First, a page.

That sort of creativity is extremely valuable, but it is slightly different from what I think we were discussing. To put it very simply, someone like Jobs could not succeed unless other people (mostly unsung heroes of technology) had previously done the spadework. On the other hand, their work would not have been nearly as fruitful without Jobs' clever marketing touch.

To my way of thinking, he could be compared (in a sense) with a brilliant Web site designer who produces a wonderful interactive site using the standard ingredients of HTML, CSS, scripting, etc. Everyone has access to the same palette of technology, but most designers do routine uninspired work, while some make a dreadful mess. And a select few have the talent to leave out whatever isn't essential, thus creating a work of art.

Comment: Re:Something Truly Innovative (Score 1) 162

by Archtech (#48754149) Attached to: What are you most interested in seeing out of CES?

Thanks, lazarus. My comment was heartfelt and I deeply believe that it is correct. As they say, "you get what you measure"; or, perhaps more accurately, "you get what you reward". Earning profit is rewarded and respected; making creative or technical breakthroughs is not, except sporadically in places such as /.

Comment: Re:Something Truly Innovative (Score 5, Insightful) 162

by Archtech (#48753449) Attached to: What are you most interested in seeing out of CES?

"Anything where the designers have cared more about making something amazing than making a ton of money".

Unfortunately, in our particular system those who care about making something amazing tend to go bankrupt or, at best, be acquired. Whereas those who consciously and deliberately set out to make a ton of money - by any and all means, and without caring how - often wind up running giant corporations.

This isn't just a casual complaint. I have observed the software industry professionally for about 30 years, and earned a living by writing about software vendors and their ways for over 10 years. I couldn't count the wonderful creative, innovative, dedicated companies founded and staffed by really, really smart people that I saw appear, flourish briefly, and then wink out. Meanwhile people like Bill Gates and Larry Ellison steadily built up immense fortunes by making absolutely sure that everything their corporations did was directly geared to support continuous long-term profit growth. They may have done some good things along the way, but that was purely coincidental.

Comment: Re:Anyone remember "The Manchurian Candidate"? (Score 2) 231

by Archtech (#48723961) Attached to: US Slaps Sanctions On North Korea After Sony Cyberattack

"There is no doubt about it because the rebels announced the news themselves to the whole world before they realized their mistake".

Thank you for your polite expression of dissent. It's fortunate that information like that could never be faked by any group of vicious, self-seeking propagandists who habitually lie about everything. (Which could equally well describe the current "Ukrainian government" or the current US government - it makes no difference as the first is operated by the second).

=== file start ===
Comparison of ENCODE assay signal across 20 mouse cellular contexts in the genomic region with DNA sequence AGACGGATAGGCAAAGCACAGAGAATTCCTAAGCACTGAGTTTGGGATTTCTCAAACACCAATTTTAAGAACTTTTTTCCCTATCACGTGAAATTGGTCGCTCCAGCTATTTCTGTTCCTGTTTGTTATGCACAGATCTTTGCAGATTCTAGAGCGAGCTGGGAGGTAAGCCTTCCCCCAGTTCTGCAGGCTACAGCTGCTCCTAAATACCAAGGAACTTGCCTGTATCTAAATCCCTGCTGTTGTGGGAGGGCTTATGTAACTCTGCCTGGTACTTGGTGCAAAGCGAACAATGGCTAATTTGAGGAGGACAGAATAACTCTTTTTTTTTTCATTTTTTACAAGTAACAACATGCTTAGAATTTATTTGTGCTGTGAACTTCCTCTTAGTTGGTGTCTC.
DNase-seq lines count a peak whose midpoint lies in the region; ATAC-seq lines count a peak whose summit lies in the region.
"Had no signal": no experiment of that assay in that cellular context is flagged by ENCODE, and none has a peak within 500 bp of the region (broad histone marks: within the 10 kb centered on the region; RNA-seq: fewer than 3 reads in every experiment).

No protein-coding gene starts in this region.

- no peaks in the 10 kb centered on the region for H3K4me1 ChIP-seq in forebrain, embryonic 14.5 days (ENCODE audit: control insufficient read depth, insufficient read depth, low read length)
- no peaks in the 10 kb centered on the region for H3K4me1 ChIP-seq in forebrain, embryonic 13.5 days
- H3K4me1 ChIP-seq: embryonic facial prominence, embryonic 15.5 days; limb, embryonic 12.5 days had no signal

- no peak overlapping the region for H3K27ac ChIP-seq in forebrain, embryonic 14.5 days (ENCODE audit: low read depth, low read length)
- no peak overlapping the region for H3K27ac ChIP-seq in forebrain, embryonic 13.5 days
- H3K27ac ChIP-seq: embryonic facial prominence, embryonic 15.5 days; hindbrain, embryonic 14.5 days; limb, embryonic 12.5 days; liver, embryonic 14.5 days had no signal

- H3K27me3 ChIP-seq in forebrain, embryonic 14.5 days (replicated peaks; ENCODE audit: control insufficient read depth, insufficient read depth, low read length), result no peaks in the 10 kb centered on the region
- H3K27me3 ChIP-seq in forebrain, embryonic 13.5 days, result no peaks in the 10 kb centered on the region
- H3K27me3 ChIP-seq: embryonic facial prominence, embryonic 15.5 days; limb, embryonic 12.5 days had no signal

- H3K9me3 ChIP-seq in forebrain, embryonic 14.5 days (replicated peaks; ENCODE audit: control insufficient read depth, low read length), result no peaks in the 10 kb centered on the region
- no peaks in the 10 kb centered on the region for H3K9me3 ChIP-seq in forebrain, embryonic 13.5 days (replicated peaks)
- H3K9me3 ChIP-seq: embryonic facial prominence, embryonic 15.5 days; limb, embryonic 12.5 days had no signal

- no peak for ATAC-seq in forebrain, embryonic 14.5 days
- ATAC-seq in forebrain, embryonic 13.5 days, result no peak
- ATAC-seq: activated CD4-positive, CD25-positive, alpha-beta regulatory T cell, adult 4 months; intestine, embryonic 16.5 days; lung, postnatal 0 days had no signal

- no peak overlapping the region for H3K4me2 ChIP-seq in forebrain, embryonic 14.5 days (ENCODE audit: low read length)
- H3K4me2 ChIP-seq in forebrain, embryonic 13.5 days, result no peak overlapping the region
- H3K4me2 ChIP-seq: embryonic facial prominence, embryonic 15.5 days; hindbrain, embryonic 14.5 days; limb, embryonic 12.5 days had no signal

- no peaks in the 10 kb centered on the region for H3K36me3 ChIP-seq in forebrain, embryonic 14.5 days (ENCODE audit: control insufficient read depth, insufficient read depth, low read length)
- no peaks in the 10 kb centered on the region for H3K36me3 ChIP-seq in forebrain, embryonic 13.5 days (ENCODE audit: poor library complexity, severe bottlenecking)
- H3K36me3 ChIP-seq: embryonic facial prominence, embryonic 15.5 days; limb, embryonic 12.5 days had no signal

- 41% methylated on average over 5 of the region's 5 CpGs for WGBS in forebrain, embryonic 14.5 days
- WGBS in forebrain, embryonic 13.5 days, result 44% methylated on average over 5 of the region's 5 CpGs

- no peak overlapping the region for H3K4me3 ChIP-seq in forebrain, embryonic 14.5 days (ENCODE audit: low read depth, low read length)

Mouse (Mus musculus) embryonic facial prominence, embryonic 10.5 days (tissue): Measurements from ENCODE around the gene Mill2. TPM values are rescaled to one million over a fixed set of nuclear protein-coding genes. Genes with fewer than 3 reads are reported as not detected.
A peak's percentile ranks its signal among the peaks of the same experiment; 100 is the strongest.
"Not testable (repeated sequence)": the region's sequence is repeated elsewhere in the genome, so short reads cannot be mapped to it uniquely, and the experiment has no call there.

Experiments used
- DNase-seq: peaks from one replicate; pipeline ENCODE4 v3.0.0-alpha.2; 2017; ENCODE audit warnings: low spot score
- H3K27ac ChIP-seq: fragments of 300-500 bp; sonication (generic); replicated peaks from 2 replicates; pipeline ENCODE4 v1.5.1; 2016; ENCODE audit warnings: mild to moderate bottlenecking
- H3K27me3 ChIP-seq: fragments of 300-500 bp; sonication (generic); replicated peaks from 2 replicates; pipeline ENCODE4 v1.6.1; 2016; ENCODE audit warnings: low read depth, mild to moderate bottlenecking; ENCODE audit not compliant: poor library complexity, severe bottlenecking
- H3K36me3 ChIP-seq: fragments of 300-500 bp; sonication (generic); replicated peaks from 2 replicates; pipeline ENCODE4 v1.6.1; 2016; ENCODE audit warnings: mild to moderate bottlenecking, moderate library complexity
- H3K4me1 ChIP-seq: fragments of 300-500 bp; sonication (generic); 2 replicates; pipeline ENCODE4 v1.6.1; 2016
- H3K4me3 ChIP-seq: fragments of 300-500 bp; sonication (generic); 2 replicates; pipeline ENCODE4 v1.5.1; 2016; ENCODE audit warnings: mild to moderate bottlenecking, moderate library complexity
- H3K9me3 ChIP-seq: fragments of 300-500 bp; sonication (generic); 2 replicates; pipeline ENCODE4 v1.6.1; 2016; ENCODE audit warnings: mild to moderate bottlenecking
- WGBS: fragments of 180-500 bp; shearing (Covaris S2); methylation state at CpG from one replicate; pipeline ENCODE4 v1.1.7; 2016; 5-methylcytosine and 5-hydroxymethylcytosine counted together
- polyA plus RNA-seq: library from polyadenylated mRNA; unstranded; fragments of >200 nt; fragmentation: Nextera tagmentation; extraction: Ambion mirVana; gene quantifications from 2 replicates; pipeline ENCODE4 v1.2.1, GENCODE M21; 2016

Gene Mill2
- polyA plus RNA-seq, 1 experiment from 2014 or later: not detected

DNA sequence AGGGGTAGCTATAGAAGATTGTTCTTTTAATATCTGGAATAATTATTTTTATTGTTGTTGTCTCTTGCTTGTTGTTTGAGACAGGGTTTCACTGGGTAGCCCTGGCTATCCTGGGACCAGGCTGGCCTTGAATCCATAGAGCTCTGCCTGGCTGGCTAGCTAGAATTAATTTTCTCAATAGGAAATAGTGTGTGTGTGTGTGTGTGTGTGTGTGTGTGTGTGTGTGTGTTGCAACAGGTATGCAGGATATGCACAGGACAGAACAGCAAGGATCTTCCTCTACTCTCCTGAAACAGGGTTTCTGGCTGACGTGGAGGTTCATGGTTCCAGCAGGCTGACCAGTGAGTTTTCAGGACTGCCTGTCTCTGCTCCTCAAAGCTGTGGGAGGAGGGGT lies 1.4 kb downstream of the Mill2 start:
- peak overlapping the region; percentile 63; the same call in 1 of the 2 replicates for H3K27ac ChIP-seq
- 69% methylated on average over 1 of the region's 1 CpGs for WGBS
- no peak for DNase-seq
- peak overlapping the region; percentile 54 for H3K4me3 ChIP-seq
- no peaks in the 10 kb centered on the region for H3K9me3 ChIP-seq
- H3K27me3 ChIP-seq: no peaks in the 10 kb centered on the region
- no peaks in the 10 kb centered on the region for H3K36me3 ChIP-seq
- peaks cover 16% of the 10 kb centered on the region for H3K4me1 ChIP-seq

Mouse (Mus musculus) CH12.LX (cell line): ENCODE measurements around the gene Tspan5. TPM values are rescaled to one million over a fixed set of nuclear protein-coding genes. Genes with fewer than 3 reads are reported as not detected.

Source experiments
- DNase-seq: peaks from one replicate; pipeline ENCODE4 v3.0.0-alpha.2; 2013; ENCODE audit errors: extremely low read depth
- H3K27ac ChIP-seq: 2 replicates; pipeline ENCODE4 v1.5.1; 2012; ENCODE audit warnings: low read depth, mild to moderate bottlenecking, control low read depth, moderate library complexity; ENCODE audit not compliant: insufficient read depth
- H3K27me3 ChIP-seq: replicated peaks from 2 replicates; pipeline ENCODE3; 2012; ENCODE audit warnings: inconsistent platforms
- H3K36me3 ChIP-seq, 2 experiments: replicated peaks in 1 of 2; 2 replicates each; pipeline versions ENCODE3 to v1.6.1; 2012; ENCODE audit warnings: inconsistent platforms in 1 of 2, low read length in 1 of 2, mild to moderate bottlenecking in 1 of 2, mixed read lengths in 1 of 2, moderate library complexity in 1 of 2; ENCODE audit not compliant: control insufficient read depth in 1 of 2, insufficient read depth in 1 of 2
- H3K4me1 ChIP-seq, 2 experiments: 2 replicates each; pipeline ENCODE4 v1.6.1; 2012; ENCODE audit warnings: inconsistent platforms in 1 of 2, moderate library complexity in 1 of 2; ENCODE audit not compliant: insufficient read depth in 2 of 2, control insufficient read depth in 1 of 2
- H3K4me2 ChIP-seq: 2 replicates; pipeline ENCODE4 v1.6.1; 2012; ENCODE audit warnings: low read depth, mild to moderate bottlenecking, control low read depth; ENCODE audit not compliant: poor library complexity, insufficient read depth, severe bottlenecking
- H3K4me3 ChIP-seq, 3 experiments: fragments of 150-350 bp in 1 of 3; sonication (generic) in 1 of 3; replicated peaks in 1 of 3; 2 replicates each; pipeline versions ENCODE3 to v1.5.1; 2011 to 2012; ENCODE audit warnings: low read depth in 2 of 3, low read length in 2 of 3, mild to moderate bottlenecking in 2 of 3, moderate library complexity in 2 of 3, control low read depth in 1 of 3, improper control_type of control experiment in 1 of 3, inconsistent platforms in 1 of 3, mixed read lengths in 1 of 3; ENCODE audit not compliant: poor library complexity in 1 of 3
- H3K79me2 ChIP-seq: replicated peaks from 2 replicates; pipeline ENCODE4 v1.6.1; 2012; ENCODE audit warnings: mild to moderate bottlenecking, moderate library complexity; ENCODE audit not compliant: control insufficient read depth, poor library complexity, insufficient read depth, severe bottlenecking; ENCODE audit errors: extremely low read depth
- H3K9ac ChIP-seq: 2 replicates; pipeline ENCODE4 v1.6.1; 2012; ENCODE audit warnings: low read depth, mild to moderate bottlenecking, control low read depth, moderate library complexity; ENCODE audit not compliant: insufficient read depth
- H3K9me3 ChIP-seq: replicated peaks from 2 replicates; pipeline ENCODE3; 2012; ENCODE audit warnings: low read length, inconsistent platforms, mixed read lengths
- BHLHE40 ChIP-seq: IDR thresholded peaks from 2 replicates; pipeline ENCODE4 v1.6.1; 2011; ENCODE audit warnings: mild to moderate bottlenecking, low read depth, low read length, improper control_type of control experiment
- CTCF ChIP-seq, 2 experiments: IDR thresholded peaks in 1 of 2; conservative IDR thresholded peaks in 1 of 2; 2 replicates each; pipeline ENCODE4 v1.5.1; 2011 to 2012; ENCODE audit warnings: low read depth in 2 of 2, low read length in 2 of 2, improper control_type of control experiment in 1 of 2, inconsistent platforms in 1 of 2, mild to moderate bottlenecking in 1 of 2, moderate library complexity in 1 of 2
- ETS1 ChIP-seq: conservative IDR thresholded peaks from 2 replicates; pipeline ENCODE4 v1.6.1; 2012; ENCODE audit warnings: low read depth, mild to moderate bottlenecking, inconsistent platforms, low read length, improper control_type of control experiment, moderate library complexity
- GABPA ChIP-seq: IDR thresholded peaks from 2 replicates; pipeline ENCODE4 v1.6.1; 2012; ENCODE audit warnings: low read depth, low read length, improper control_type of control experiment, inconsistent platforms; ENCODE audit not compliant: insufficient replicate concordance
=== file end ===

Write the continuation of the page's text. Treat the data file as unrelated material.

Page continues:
Unluckily for your conspiracy theory, we know for sure that there were jet fighters within firing range immediately before MH17 went down; that there was no smoke or noise indicating a BUK launch; that the BUK unit captured by rebels (if any) was incomplete and incapable of shooting down an airliner at 10 Km height; that photographs clearly show the cockpit section riddled with cannon holes; that the Ukrainian authorities deliberately diverted MH17 directly over the fighting, for no good reason; and that mysteriously the highly detailed US military satellite images of the attack have never been released. Apart from which the Russians and Novorussians had every reason not to shoot down a civilian airliner, while Kiev had everything to gain from staging a false-flag attack.

Your faked "social media" evidence loses hands down.

Comment: Re:Turn about is fair play (Score 1) 231

by Archtech (#48723939) Attached to: US Slaps Sanctions On North Korea After Sony Cyberattack

" Most of the free world profits from trade with the US".

In the sense that they receive lots of minty-fresh new dollars, hot off the printing press, in return for their valuable goods and services - maybe. But do you think that situation can go on for ever? Seriously??

And by the way, what is this "free world" of which you speak? Do you mean those nations that have democratic constitutions, defined as solemnly holding elections every few years in which the suckers, er people, can choose which of two gangs of corrupt millionaires they want to be ruled by for the next few years? Or do you refer to our "free markets", which are systematically rigged by banks, oil companies, and other wealthy corporations - as well as governments, of course?

Freedom is not an absolute: it's a matter of degree. In a nation with literally tens of thousands of restrictive laws and regulations (and more every year, at a steadily increasing rate) there is precious little freedom except the freedom of the rich to do what they want.

"Nature is very un-American. Nature never hurries." -- William George Jordan